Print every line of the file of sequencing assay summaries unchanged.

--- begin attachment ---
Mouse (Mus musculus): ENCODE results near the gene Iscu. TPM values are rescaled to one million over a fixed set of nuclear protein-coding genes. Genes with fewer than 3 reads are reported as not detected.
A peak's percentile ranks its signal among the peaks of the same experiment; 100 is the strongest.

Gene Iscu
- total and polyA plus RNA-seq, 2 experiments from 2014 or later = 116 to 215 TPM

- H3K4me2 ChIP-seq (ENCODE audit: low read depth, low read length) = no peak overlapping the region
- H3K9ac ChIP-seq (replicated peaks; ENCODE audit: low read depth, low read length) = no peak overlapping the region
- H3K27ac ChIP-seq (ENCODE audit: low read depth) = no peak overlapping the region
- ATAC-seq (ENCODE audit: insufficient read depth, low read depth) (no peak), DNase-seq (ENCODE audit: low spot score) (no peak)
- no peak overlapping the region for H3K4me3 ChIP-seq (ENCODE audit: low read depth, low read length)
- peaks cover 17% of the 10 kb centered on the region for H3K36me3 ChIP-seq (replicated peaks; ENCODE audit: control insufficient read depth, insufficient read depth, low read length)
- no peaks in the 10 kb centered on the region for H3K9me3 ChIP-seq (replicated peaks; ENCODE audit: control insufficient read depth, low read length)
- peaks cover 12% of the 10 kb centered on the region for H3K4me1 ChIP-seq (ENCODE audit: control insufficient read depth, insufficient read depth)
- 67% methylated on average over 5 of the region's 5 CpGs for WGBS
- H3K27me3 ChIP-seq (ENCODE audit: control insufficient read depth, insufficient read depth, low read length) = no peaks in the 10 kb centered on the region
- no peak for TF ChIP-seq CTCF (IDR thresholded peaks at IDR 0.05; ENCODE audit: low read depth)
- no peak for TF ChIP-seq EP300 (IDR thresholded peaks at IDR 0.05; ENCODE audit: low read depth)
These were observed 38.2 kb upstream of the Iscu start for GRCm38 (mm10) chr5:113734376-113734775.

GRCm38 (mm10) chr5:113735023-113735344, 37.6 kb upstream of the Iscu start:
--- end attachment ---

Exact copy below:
Mouse (Mus musculus): ENCODE results near the gene Iscu. TPM values are rescaled to one million over a fixed set of nuclear protein-coding genes. Genes with fewer than 3 reads are reported as not detected.
A peak's percentile ranks its signal among the peaks of the same experiment; 100 is the strongest.

Gene Iscu
- total and polyA plus RNA-seq, 2 experiments from 2014 or later = 116 to 215 TPM

- H3K4me2 ChIP-seq (ENCODE audit: low read depth, low read length) = no peak overlapping the region
- H3K9ac ChIP-seq (replicated peaks; ENCODE audit: low read depth, low read length) = no peak overlapping the region
- H3K27ac ChIP-seq (ENCODE audit: low read depth) = no peak overlapping the region
- ATAC-seq (ENCODE audit: insufficient read depth, low read depth) (no peak), DNase-seq (ENCODE audit: low spot score) (no peak)
- no peak overlapping the region for H3K4me3 ChIP-seq (ENCODE audit: low read depth, low read length)
- peaks cover 17% of the 10 kb centered on the region for H3K36me3 ChIP-seq (replicated peaks; ENCODE audit: control insufficient read depth, insufficient read depth, low read length)
- no peaks in the 10 kb centered on the region for H3K9me3 ChIP-seq (replicated peaks; ENCODE audit: control insufficient read depth, low read length)
- peaks cover 12% of the 10 kb centered on the region for H3K4me1 ChIP-seq (ENCODE audit: control insufficient read depth, insufficient read depth)
- 67% methylated on average over 5 of the region's 5 CpGs for WGBS
- H3K27me3 ChIP-seq (ENCODE audit: control insufficient read depth, insufficient read depth, low read length) = no peaks in the 10 kb centered on the region
- no peak for TF ChIP-seq CTCF (IDR thresholded peaks at IDR 0.05; ENCODE audit: low read depth)
- no peak for TF ChIP-seq EP300 (IDR thresholded peaks at IDR 0.05; ENCODE audit: low read depth)
These were observed 38.2 kb upstream of the Iscu start for GRCm38 (mm10) chr5:113734376-113734775.

GRCm38 (mm10) chr5:113735023-113735344, 37.6 kb upstream of the Iscu start: